By Ron Giofu
Essex County council is moving ahead with a plan to bring high-speed fibre optic Internet to the area but it is clear many council members still have questions.
County council agreed to participate in the Southwestern Integrated Fibre Technology (SWIFT) project to the tune of $1.1 million, with over $660,000 due this year. However, the county did not waive its right to a refundable portion – which amounts to roughly $700,000 of the $1.1 million – for the time being as more information is being sought.
SWIFT is an initiative of the Western Wardens’ Caucus and would bring high-speed fibre optic Internet to southwestern Ontario including the Niagara region and the Caledon area.
Geoff Hogan, executive director with SWIFT, noted about $180 million of the $288 million cost will come from federal and provincial governments with $90 million anticipated from the private sector. The municipal share is expected to be at $18 million.
SWIFT officials target May 12 for the pre-qualification process to be released with the actual RFP to be issued in October with the latter to close in the second or third quarter of 2018. Construction of phase one is anticipated from 2018-22.
“Our fibre optic network will have plenty of capacity to connect people along the route,” said Hogan.
County CAO Brian Gregg said they understand that critics of SWIFT say it “isn’t swift enough” and said they could move faster if the refundable portions were to be reinvested back into the SWIFT project, however members of county council wanted more numbers.
Kingsville Mayor Nelson Santos said he wanted to see the results of the RFP before agreeing to defer any refund, saying they would reinvest anyway to fill gaps in the region. Kingsville Deputy Mayor Gord Queen was concerned that this area might not see any benefits for upwards of two decades, saying people are being asked to “make a commitment that could be 20 years out” with other concerns that it is unsure whether they are going to get “the bang for their buck.”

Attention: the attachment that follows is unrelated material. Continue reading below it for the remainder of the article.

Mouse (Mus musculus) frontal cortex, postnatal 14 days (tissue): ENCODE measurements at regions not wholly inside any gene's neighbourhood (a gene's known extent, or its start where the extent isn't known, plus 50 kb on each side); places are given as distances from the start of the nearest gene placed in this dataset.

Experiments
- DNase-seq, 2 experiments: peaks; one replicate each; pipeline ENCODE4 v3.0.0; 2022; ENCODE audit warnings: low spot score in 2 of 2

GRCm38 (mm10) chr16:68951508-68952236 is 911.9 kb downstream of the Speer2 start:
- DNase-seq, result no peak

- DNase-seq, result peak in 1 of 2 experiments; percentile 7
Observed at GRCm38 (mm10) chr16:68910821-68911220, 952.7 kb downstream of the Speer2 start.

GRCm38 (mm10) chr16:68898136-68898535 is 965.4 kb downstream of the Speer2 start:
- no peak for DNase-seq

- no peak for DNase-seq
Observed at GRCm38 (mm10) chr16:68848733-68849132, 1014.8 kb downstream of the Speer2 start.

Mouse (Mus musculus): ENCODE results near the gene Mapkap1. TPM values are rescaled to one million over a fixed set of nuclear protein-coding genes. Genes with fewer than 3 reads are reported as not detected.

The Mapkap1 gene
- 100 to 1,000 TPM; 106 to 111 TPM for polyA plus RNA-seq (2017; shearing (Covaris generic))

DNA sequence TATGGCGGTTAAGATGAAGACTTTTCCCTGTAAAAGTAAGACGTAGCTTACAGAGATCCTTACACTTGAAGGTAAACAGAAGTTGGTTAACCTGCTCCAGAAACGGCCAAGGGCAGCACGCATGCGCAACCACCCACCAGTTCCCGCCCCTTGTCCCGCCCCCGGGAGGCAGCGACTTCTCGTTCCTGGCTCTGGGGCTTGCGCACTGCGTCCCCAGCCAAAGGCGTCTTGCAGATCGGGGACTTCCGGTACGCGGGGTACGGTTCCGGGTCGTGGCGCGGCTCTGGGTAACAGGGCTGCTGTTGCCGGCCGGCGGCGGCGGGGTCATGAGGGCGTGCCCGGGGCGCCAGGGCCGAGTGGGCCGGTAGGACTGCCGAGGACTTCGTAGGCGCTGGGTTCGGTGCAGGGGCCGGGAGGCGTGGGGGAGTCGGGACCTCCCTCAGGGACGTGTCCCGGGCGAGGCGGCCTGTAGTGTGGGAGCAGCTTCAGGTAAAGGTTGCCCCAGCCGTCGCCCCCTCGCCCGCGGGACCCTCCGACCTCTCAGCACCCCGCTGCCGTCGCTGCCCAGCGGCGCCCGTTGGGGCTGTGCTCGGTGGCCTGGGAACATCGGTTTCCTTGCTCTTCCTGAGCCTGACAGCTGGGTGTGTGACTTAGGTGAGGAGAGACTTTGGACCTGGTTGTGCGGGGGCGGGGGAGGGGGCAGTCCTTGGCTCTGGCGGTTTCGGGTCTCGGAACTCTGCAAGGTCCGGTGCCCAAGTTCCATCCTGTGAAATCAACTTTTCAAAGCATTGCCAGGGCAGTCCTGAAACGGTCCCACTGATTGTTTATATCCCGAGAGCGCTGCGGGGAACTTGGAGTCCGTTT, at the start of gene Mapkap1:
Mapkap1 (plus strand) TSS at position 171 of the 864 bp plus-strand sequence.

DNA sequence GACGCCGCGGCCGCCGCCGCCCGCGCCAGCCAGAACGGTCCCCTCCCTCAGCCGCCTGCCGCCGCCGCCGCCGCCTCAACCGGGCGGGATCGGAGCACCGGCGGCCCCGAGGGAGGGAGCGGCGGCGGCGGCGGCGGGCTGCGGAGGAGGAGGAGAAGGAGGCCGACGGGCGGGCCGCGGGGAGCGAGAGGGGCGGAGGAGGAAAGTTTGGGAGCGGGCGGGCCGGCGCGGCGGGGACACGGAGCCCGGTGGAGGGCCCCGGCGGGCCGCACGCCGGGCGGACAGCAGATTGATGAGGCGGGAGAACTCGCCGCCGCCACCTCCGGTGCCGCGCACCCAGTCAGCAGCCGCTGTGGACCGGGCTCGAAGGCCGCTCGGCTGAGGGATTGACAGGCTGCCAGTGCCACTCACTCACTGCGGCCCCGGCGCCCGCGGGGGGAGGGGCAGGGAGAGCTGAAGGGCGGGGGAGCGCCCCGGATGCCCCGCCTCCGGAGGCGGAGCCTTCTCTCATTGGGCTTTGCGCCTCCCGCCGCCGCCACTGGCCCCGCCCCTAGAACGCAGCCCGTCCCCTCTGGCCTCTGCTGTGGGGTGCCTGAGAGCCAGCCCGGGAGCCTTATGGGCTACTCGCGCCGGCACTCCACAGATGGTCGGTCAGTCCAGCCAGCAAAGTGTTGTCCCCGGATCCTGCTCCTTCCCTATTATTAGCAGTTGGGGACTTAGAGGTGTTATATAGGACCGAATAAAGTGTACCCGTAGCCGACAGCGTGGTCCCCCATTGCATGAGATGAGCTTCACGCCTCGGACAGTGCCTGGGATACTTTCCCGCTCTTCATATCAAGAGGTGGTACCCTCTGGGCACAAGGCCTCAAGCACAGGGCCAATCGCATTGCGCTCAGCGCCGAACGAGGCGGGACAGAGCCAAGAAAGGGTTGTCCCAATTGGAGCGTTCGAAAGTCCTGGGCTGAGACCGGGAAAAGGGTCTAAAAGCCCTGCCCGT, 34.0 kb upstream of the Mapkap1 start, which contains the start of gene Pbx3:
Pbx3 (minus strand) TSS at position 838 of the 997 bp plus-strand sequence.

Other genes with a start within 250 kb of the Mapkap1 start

Amherstburg Mayor Aldo DiCarlo also voiced concerns, stating he wanted a stronger commitment from the private sector as it pertains to connecting the Internet to people’s homes. Cost was another concern for DiCarlo, adding it wasn’t guaranteed that in 20 years there wouldn’t just be nodes that weren’t connected to people’s homes.
Hogan said there is a strong partnership as it is with the private sector and that they will live up “to what we ask for.”
Tecumseh Mayor Gary McNamara believed it was premature to waive the refund at this stage, noting the cost.
“It’s almost ‘trust us – give us your money and you will get the end result’,” said McNamara.
Gregg said there are already funds set aside the budget with funds also allocated in the 2015 and 2016 budgets.
Leamington Mayor John Paterson asked where it would start, and was told around the Toronto, Guelph and Barrie areas but DiCarlo wondered why some work wouldn’t start in this area as well, believing infrastructure already exists. Hogan replied that the way the network is set up, they have to start at the other end of the project work area.